This is the first book written by Wilson and it has a “Lonely Planet” feel to it as he document’s his travels in eastern Europe. Wilson travels through the Balkans, Hungary, the Caucasus states as well as Russia, Ukraine, Poland and others documenting and assessing the changes to the game since capitalism replaced communism.
It is 14 years since this book was published but it is doubtful that things have changed for the better. Even though it maybe dated, there is still more than enough soccer history in the book to satisfy the reader.
#4 Angels With Dirty Faces: The Footballing History of Argentina (2016)
Before this book was written, I had often wondered why the history of Argentine soccer had not been a subject for English-language writers. Books about Brazil are aplenty, but Argentina had been ignored, to my knowledge.
That void has now been more than adequately filled. Wilson mines a deep vein of soccer history, culture and politics to write a compelling book.
Argentina has produced three of three of the greatest players ever to play the game – Di Stefano, Maradona, Messi – but Wilson introduces us to other key figures from the introduction of the game by Scots through to the present day.
Three of the world’s greatest ever players – Alfredo Di Stefano (L), Lionel Messi (C), Diego … [+]
AFP via Getty Images
For those of us of a certain age, Argentina represented the bad guys of world soccer for many years.
There was the infamous Rattin incident at the 1996 World Cup when the Argentine captain refused to leave the field when he was sent off against England. The Battle of Montevideo came a year later between Racing and Celtic. Racing started it but in the third game Celtic was finally provoked to the point of no return.
Manchester United was the victim of a brutal Estudiantes team in 1968 and the following year the entire Estudiantes team was arrested by the order of the Argentine president for assaulting Milan players.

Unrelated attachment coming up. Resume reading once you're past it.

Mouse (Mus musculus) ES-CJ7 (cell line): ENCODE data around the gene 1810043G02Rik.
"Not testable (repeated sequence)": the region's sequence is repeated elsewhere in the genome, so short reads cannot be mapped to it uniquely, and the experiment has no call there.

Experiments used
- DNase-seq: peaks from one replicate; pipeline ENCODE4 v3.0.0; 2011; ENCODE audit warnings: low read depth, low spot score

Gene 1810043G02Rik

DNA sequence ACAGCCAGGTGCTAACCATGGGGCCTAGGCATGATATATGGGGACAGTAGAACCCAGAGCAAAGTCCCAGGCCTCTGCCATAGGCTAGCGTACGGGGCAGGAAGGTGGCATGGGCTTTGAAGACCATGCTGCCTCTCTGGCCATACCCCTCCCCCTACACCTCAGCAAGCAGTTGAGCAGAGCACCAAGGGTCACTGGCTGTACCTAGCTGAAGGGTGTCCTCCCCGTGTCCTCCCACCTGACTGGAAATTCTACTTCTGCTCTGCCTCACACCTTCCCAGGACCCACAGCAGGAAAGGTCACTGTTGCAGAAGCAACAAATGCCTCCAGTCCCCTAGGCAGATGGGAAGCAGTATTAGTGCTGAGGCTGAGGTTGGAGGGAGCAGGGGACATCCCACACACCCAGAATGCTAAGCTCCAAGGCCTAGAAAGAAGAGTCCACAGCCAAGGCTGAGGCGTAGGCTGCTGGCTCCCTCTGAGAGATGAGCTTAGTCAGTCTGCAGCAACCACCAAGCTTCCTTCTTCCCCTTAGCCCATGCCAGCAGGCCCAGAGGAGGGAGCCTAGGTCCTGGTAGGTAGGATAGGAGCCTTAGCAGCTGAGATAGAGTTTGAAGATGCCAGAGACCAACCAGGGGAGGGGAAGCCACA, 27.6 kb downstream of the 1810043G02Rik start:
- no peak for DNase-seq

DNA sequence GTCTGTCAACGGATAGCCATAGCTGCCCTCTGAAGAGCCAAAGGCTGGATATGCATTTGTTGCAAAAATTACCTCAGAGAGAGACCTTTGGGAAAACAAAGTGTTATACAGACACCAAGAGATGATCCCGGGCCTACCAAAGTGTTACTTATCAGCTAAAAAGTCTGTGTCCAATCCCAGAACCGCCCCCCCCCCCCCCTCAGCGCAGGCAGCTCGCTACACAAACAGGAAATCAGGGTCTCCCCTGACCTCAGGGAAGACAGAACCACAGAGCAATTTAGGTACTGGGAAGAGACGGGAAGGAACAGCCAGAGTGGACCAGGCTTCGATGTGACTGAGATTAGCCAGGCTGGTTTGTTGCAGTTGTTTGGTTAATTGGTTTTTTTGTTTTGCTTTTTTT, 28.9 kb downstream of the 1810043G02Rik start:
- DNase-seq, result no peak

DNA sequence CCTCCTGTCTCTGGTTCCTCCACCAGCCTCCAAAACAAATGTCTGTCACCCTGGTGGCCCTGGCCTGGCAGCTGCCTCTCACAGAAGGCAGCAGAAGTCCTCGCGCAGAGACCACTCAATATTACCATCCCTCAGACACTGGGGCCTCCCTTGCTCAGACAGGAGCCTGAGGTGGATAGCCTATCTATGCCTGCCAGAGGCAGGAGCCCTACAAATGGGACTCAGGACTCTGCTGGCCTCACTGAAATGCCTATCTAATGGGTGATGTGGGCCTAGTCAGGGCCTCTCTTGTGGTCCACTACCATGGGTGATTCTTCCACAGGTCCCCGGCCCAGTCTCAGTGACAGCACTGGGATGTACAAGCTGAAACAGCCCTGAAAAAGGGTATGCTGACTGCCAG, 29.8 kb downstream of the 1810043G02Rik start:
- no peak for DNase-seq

How a country can produce such great players and yet allowed such brutal win-at-any-cost teams to prosper is just some of the yin and yang explored by Wilson.
#5 Brian Clough: Nobody Ever Says Thank You: The Biography (2011)
There is no shortage of books about Brian Clough, and many are excellent. But Wilson shows there is always room for another. Not one to drop in a quip without explaining the context and background Wilson’s biography ticks all the right boxes.
Rather than focusing primarily on Clough’s years as a manager, this book takes us through his entire life. It is easy to forget that Clough was an outstanding striker whose career was cut short by a knee injury at age 27.
The injury came just six months after was left out of the 1962 World Cup squad by manager Walter Winterbottom. During his playing career he scored 267 goals in 296 games and was capped twice for England.
Wilson does a wonderful job of describing Clough’s playing days and his meeting up with Peter Taylor while playing for Middlesbrough. From there it is on to Clough and Taylor joining up to manage lowly Hartlepool, and then success at Derby County.
The statue of Derby County’s former manager Brian Clough and assistant manager Peter Taylor outside … [+]
PA Images via Getty Images
It’s easy to focus on Clough – and Taylor’s – successes with Derby and Nottingham Forest but Wilson also takes us through the many public setbacks and controversies. Derby and Forest book-ended traumatic failures at Brighton (Third Division – what was he thinking?) and his infamous 44 days at Leeds.
Clough’s long-running feud with Leeds United’s Don Revie is covered very well as is his eventual falling out with Peter Taylor – something Clough regretted.
Reading of Clough and Taylor’s achievements with Derby and Nottingham Forest isn’t the same as living through that time, but overall, Wilson does a dam fine job of it.
Other Books by Jonathan Wilson
· Sunderland: A Club Transformed (2007)
· The Anatomy of England (2010)
· The Outsider: A History of the Goalkeeper (2012)
· The Anatomy of Liverpool (2013)
· The Anatomy of Manchester United: A History in Ten Matches (2017)
· The Barcelona Legacy: Guardiola, Mourinho and the Fight For Football’s Soul (2018)